Hands-on Learning

littleBits Launches STEAM Invention Kits

littleBits Launches STEAM Invention Kits

littleBits, the company that introduced sets of electronic building blocks for use in classrooms to help students learn how technology works, has launched three new STEAM kits for ages 8-plus to inspire them to invent. Each includes step-by-step guides to help the students assemble their devices. The parts in the kits are interchangeable and can be used to create new inventions.

  • The Base Inventor Kit (about $100) guides the young users through 12 activities that involve building inventions, including an intruder alarm and a voice-activated robotic gripper arm that can act as a prosthetic. Components include a buzzer, a latch, a long LED, a power unit, a proximity sensor, a servo, a slide dimmer, a sound trigger, wire, a battery and cable, a mechanical arm, two mounting boards and paper templates.
  • The Electronic Music Inventor Kit (also about $100) helps the students build and customize a synthesized guitar that can be transformed into other electronic instruments, such as hands-free air drums. This kit comes with an accelerometer, keyboard, micro sequences, oscillator, a power unit, a proximity sensor, a speaker, wire, a battery and cable, two mounting boards, paper templates, a sticker sheet and various plastic components.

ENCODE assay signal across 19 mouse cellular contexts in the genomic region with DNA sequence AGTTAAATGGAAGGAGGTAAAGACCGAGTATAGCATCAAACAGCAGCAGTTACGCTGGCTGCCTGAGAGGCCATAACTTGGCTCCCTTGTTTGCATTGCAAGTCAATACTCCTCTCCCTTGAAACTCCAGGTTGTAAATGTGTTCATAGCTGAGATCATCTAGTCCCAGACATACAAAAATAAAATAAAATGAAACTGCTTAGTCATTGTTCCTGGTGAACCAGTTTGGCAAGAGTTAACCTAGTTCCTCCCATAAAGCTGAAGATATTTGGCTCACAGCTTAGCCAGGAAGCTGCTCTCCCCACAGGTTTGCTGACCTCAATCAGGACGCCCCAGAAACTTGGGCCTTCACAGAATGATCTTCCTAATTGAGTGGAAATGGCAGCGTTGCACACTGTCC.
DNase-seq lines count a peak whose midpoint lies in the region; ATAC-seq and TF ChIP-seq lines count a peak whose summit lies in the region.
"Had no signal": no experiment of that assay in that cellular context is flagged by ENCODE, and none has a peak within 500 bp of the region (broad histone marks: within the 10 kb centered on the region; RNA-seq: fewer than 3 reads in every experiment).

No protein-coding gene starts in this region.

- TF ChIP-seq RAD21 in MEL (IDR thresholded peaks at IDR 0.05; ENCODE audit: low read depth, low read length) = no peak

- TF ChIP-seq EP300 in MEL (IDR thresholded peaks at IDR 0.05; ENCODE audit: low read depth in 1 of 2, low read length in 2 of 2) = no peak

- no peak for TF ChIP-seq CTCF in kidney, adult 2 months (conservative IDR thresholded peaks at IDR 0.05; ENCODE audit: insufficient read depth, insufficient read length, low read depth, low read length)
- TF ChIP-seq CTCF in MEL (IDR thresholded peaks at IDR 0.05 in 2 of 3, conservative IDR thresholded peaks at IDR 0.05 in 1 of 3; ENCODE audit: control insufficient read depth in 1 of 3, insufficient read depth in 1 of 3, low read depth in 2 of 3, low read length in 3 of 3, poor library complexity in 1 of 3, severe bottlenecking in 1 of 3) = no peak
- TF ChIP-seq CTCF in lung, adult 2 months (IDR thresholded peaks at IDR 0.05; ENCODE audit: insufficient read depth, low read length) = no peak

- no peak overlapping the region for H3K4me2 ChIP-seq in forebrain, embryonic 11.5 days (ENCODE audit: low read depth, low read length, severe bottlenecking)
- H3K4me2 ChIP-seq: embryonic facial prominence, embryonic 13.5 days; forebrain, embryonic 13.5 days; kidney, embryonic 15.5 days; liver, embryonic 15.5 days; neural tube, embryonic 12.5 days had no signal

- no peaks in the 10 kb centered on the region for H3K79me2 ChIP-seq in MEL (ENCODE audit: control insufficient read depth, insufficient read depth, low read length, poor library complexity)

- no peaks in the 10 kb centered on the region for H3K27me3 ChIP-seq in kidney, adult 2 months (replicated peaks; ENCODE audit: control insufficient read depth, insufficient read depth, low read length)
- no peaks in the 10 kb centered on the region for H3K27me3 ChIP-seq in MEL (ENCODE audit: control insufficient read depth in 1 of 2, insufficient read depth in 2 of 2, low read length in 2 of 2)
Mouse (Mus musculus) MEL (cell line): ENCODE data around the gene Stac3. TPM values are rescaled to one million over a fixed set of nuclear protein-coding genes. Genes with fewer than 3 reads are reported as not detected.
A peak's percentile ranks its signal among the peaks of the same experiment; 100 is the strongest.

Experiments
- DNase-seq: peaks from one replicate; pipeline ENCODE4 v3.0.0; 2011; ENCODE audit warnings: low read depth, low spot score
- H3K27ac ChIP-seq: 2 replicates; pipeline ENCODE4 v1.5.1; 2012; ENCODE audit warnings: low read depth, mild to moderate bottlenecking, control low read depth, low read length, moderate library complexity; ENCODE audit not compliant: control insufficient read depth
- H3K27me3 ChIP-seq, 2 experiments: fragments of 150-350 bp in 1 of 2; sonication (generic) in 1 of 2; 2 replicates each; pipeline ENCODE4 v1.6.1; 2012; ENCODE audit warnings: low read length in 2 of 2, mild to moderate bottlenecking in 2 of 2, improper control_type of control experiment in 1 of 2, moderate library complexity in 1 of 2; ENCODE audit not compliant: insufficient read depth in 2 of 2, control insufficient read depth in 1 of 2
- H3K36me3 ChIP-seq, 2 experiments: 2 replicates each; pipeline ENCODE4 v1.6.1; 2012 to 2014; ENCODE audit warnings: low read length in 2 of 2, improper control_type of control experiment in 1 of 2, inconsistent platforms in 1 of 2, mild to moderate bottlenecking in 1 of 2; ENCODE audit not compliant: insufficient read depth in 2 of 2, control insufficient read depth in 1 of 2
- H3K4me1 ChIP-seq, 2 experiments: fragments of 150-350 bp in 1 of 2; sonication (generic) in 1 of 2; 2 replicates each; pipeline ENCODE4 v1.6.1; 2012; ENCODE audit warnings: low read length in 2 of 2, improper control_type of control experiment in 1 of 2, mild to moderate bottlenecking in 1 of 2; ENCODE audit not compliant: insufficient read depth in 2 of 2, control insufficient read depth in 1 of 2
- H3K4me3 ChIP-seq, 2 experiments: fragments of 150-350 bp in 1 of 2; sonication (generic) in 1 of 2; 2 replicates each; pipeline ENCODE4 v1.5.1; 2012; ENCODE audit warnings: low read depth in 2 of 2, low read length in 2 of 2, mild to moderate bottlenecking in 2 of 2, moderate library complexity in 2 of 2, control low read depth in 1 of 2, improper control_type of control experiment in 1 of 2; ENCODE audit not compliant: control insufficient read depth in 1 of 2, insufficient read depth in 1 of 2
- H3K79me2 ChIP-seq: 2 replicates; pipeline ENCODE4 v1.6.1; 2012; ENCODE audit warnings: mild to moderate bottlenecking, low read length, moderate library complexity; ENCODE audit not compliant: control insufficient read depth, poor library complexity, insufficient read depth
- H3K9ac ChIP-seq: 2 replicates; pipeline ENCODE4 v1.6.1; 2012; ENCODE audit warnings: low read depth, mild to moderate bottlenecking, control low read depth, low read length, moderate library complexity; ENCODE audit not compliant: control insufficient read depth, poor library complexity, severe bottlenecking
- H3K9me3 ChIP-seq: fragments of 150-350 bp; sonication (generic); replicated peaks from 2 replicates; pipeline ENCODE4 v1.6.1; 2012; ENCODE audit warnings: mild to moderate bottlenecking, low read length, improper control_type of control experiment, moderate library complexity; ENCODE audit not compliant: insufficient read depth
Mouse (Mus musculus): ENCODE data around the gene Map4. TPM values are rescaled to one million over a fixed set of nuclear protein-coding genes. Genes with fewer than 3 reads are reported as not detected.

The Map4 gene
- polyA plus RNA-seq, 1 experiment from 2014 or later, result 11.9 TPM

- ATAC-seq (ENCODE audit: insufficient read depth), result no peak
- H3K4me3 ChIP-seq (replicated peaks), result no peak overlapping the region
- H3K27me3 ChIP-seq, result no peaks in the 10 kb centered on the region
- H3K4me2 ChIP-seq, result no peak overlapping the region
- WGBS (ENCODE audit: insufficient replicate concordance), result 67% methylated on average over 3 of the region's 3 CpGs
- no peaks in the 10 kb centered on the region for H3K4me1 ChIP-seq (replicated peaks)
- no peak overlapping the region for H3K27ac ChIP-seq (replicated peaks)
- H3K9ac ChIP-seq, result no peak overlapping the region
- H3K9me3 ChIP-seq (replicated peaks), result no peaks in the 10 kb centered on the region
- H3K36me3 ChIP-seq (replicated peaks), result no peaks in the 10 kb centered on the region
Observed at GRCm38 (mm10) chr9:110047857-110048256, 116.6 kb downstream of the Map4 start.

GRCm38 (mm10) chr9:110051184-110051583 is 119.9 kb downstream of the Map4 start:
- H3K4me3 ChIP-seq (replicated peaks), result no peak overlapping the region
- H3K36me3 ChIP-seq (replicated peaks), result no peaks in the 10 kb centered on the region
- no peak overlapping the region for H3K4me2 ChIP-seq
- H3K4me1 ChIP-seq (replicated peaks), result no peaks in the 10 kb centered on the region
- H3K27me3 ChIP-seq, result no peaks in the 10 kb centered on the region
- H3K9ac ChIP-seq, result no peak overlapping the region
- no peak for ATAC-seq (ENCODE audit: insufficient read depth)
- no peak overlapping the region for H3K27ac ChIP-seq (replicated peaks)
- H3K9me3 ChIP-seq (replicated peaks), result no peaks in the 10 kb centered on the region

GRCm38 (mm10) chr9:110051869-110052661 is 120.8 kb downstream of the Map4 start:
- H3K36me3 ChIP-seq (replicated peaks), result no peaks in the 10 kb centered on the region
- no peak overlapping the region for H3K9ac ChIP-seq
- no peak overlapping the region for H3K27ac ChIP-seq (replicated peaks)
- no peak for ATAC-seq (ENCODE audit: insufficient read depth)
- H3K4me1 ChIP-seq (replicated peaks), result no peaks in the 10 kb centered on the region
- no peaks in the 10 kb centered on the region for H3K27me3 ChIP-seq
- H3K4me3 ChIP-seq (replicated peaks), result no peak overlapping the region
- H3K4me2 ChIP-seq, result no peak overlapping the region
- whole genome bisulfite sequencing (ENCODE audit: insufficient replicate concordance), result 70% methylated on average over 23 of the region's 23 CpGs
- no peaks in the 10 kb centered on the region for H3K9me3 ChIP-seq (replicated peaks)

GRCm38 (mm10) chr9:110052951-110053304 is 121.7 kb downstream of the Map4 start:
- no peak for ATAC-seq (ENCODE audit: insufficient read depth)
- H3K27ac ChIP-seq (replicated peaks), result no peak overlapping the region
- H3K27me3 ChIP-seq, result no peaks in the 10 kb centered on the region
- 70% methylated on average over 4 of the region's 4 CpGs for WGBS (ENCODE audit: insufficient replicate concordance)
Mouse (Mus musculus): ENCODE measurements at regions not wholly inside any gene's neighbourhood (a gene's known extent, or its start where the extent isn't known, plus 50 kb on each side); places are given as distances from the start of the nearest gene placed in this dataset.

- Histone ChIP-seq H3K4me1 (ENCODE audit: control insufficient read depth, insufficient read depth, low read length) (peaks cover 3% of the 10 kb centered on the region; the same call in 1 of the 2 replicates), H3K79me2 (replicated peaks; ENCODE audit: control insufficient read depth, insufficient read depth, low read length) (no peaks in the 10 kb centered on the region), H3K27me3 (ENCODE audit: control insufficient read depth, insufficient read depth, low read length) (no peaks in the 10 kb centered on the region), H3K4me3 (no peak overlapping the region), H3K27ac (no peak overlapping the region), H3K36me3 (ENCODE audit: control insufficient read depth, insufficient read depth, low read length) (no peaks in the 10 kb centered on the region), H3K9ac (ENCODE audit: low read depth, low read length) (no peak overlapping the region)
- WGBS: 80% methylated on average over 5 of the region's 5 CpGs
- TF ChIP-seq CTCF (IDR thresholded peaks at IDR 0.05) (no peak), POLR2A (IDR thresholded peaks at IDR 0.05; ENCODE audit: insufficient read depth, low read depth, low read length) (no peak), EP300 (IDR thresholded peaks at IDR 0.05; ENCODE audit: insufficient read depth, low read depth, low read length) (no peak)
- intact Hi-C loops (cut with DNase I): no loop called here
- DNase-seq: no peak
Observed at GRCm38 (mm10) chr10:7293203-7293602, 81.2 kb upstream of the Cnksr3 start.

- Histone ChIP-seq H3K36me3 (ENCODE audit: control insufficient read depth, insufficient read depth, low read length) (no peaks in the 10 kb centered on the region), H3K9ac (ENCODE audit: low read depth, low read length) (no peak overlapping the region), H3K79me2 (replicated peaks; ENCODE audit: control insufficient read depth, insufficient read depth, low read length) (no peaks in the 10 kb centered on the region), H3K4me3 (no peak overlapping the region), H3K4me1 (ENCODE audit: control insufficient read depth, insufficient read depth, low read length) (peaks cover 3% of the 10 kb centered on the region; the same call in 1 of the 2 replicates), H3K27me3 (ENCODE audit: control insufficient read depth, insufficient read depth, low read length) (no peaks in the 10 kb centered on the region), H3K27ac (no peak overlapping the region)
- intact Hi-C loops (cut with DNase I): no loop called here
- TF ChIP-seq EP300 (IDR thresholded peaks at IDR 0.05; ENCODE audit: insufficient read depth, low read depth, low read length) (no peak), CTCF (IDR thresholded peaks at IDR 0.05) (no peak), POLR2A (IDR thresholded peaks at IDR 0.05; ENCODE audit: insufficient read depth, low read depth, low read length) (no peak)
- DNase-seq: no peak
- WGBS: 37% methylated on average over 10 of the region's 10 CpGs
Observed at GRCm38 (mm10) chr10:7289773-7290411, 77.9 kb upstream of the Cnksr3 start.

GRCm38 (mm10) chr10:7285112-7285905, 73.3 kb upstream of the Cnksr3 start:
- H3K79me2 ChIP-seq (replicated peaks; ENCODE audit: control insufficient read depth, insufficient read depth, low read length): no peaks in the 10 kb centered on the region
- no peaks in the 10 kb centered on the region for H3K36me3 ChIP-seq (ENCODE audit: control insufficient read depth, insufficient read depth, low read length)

• The Space Rover Inventor Kit (about $200) supports the kids in creating a planetary rover that can emulate NASA missions, such as collecting rocks and detecting life forms. The kit includes a bargraph, buzzer, control hub, two motors, a light sensor, a long LED, a number display, a power unit, a proximity sensor, a servo, wire, a battery and cable, an axle, a ball caster, a mechanical arm, mounting boards, a motormate, paper templates, a sticker sheet and other electronic pieces.

The company also has provided additional online video content and tutorials tied to the kits on JAM.com, a fee-based video course platform for young people. JAM is produced by DIY, which littleBits acquired this year. According to the company, the extra content will include "tips, stories and demonstrations for young inventors."

"littleBits is an activist company: we want to empower kids to invent the world they want to live in," said Ayah Bdeir founder and CEO, in a statement. "We are inspired by this generation's desire to help others, improve their communities, or break new barriers in music making and space science. Our newest line of products is designed to equip kids with what they need to understand how technology around them works, get excited about STEM/STEAM, and use invention methods to make their creative ideas happen."

About the Author

Dian Schaffhauser is a former senior contributing editor for 1105 Media's education publications THE Journal, Campus Technology and Spaces4Learning.